# Atwood Machine and gravity

• Johnny0290
In summary: You should be able to get a simple expression for dg/g in terms of dm/m, which is what you want.In summary, we discussed using Atwood's machine to measure local acceleration of gravity with 5% accuracy. By summing forces and using equations for acceleration and position, we derived an expression for g in terms of the masses, distance, and time. Then, by taking the derivative and simplifying, we related dg/g to dt/t. Finally, we determined that to measure g with 5% accuracy, we would need to adjust the mass m_2, and that increasing accuracy to 1% would require a larger mass.

## Homework Statement

Consider the Atwood's machine of Lecture 8. We wish to use this machine to measure our local acceleration of gravity with an accuracy of 5% [i.e. (Delta g)/g = 0.05]. To begin, suppose we let the mass m_1 fall through a distance L.

3.1 Find an expression for the acceleration of gravity, g, in terms of m_1, m_2, L and t.

3.2 Now suppose we are able to measure time with an accuracy of (Delta t) = 0.1 s. Assuming that, for example, (Delta t)/t can be approximated by the differential dt/t, write the relationship between (Delta g)/g and (Delta t)/t. You can do this by starting with the derivative dg/dt determined from the equation in the previous part.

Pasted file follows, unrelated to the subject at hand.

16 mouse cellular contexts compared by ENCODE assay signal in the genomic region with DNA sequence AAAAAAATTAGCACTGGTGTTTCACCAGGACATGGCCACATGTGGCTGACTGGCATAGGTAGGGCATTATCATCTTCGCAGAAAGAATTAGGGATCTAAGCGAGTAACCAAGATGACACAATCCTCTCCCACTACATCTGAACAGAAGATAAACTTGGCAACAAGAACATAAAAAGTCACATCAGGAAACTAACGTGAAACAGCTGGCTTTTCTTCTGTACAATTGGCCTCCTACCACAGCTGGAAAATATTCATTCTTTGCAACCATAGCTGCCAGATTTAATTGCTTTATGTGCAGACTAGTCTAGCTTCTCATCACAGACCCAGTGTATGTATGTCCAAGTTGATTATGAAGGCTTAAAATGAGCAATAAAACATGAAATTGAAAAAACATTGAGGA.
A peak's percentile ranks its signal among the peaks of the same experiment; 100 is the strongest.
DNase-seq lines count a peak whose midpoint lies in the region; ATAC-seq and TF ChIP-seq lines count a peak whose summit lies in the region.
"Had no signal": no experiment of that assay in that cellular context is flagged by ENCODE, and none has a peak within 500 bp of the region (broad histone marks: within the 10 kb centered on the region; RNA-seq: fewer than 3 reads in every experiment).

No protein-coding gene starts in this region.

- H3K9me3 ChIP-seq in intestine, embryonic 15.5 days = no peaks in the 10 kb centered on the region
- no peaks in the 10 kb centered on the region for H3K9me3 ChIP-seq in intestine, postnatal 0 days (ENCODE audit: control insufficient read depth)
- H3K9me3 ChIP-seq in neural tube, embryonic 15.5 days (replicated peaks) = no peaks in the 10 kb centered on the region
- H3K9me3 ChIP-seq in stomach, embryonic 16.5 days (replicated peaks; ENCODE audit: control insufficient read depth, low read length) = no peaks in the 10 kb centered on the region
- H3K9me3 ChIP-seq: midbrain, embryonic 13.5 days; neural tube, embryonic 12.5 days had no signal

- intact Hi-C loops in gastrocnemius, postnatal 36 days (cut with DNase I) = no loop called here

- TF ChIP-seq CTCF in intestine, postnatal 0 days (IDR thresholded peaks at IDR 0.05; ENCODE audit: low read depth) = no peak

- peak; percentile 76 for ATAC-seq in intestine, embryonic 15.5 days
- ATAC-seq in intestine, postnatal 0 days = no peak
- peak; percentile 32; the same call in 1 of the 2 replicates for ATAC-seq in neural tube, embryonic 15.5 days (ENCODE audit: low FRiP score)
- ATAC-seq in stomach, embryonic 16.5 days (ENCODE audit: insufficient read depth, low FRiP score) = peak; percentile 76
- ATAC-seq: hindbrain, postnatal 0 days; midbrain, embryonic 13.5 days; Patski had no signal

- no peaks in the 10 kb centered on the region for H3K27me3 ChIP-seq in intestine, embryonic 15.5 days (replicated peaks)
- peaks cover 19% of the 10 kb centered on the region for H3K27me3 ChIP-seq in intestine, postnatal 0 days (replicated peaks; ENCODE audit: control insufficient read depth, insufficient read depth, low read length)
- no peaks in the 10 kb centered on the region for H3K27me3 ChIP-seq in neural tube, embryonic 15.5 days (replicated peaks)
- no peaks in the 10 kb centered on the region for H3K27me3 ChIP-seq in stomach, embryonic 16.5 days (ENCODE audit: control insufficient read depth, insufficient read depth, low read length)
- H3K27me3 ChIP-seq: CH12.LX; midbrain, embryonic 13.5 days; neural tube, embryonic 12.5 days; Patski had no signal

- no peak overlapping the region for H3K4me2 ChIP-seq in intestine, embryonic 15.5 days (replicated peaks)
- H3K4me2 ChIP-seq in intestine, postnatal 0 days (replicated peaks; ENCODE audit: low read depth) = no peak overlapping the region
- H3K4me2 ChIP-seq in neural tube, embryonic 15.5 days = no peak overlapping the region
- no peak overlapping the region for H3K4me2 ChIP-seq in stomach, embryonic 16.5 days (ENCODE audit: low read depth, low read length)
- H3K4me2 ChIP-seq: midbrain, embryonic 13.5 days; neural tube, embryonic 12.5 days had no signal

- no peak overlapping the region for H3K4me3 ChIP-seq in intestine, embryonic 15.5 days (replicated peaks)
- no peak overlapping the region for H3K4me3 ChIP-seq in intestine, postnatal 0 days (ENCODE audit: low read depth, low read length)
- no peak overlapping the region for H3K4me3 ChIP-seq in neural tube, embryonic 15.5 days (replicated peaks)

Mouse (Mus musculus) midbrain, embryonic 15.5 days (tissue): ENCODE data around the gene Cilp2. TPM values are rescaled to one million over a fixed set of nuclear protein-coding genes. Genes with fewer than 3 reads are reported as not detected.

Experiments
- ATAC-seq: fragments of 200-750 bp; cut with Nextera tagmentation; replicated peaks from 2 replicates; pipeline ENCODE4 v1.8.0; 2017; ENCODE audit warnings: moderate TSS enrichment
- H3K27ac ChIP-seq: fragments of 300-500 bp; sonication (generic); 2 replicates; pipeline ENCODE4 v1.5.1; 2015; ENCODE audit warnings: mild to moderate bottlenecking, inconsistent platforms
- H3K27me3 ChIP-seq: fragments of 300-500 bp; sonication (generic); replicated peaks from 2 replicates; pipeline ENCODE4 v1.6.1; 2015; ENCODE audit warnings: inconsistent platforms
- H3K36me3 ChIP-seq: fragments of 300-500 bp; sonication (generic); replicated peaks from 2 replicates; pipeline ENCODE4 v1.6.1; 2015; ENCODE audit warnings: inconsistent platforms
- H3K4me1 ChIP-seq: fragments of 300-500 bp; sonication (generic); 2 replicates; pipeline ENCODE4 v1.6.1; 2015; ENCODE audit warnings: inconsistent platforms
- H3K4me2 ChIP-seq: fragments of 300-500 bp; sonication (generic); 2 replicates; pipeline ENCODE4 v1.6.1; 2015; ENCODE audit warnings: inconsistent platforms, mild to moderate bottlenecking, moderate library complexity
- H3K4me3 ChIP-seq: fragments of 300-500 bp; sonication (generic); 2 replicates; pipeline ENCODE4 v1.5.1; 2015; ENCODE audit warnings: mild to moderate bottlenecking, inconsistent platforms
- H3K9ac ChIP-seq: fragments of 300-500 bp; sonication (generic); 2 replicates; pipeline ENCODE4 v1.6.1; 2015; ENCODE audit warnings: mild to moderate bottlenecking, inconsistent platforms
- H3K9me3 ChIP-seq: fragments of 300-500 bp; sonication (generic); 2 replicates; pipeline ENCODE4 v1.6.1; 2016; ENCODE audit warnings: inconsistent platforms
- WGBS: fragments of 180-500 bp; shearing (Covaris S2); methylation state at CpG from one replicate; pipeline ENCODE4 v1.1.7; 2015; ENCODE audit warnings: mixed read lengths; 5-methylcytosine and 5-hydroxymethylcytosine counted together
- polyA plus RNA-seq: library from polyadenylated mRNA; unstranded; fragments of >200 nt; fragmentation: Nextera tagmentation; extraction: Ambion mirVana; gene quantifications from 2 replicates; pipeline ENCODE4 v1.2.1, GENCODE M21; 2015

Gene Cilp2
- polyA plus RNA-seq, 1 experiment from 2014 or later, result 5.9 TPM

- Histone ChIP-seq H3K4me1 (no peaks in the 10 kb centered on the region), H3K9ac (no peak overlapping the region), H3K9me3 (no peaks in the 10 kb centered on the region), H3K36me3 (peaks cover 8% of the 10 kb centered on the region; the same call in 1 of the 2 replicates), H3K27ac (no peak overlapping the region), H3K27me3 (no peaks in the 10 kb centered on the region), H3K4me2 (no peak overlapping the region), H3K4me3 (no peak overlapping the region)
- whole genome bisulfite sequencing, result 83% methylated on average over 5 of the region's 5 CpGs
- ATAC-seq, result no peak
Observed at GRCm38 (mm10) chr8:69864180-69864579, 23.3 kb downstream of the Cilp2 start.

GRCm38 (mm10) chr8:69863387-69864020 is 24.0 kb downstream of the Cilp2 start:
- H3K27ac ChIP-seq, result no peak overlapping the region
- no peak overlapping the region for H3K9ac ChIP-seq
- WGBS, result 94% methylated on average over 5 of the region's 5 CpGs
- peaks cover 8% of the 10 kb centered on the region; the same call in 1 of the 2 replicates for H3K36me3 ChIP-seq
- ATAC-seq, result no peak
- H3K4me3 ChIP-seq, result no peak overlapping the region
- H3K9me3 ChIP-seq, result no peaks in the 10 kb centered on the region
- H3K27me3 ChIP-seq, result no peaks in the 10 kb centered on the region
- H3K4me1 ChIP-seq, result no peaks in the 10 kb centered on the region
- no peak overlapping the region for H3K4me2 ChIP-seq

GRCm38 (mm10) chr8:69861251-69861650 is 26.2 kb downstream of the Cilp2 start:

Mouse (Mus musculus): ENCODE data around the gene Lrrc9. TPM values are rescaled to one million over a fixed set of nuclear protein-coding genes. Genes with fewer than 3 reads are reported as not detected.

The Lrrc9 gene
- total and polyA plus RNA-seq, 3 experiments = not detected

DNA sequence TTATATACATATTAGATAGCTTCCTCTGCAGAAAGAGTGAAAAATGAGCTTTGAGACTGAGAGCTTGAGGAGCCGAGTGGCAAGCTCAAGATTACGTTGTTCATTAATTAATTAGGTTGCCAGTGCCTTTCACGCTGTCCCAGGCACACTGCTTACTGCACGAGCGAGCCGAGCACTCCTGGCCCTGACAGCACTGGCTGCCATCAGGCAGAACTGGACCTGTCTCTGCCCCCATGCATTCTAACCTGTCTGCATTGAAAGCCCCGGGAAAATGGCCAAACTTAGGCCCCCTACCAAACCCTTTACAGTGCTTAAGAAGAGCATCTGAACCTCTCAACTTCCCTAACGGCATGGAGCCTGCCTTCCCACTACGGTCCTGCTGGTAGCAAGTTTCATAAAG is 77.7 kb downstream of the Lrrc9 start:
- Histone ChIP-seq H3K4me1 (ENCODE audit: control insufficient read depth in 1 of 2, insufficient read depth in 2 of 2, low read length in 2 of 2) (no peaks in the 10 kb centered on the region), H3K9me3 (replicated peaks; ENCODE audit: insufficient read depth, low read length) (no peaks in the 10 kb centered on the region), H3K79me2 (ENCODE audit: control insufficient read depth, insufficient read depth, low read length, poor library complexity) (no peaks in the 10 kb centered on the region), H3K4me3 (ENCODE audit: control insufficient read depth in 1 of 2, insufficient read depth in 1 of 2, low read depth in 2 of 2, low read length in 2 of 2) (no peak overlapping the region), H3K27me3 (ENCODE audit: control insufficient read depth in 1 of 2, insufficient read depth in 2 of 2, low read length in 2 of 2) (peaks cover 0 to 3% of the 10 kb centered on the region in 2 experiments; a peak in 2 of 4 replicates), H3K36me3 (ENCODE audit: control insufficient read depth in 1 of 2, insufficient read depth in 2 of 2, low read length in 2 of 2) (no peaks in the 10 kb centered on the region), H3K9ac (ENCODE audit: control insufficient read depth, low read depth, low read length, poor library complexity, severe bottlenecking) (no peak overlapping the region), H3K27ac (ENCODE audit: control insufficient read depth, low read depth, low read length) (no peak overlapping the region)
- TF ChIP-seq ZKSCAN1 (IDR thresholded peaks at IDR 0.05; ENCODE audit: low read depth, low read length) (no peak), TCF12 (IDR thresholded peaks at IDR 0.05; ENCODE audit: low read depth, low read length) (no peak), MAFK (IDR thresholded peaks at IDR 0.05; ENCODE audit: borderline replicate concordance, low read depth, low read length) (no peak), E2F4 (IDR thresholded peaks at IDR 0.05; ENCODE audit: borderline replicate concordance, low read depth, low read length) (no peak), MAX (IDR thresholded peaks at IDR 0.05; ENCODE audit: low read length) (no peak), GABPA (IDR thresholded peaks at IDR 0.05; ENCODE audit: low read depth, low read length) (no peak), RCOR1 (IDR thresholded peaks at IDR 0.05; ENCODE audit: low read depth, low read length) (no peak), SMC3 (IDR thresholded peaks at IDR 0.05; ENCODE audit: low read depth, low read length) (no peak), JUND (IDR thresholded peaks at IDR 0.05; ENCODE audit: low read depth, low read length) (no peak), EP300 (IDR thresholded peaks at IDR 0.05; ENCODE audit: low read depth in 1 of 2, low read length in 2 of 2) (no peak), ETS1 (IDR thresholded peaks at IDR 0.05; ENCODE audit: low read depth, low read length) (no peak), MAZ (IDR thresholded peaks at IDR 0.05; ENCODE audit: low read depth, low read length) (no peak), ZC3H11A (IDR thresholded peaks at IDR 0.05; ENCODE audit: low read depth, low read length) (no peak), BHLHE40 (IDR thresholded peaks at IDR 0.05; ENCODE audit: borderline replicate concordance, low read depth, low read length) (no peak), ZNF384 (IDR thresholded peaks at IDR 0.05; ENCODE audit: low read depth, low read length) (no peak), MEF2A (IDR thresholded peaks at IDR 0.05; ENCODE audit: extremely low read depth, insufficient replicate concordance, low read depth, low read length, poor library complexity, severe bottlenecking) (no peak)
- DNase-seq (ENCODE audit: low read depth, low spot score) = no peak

3.3 If L = 3 m and m_1 = 1 kg, determine the value of m_2 required to determine g to 5%. If we want to measure g to 1% would the mass m_2 increase or decrease - why? (On your own, you might want to consider the effect of the uncertainty in the masses of m_1 and m_2 on the determination of g.)

## Homework Equations

F=ma
x-x_0=v_o*t+.5*a*t^2

## The Attempt at a Solution

3.1
First I summed up the forces on the two masses and solved for the acceleration of the blocks.

I ended up with...
a=g(m1-m2)/(m1+m2)

Then I used x-x_0=v_o*t+.5*a*t^2 and solved for the acceleration.
a=2L/t^2

Combing the two equations and solving for gravity I got...
g=(2L(m1+m2))/((m1-m2)t^2)

3.2

I took the derivative of both sides of the equation with respect to t and got...
dg/dt=(-4L(m1+m2))/((m1-m2)t^3)

My attempt to relate dg/g to dt/t

dg/g=(-4L(m1+m2))dt / ((m1-m2)gt^3)

And that's where I'm stuck. I'm not sure if I did everything right and I can't figure out what I have to plug into do part 3.3

Any help is appreciated. Thank you!

It seems that you got tangled up in all those symbols. You can make your life simpler if you look at it this way. The expression for g is of the form

g = C t2, where C is a constant.

Now take the derivative and see what you get. BTW, the derivative of t2 does not go as t3.

Johnny0290 said:
I took the derivative of both sides of the equation with respect to t and got...
dg/dt=(-4L(m1+m2))/((m1-m2)t^3)

My attempt to relate dg/g to dt/t

dg/g=(-4L(m1+m2))dt / ((m1-m2)gt^3)
Good. Now simplify by plugging your earlier expression for g into the right hand side.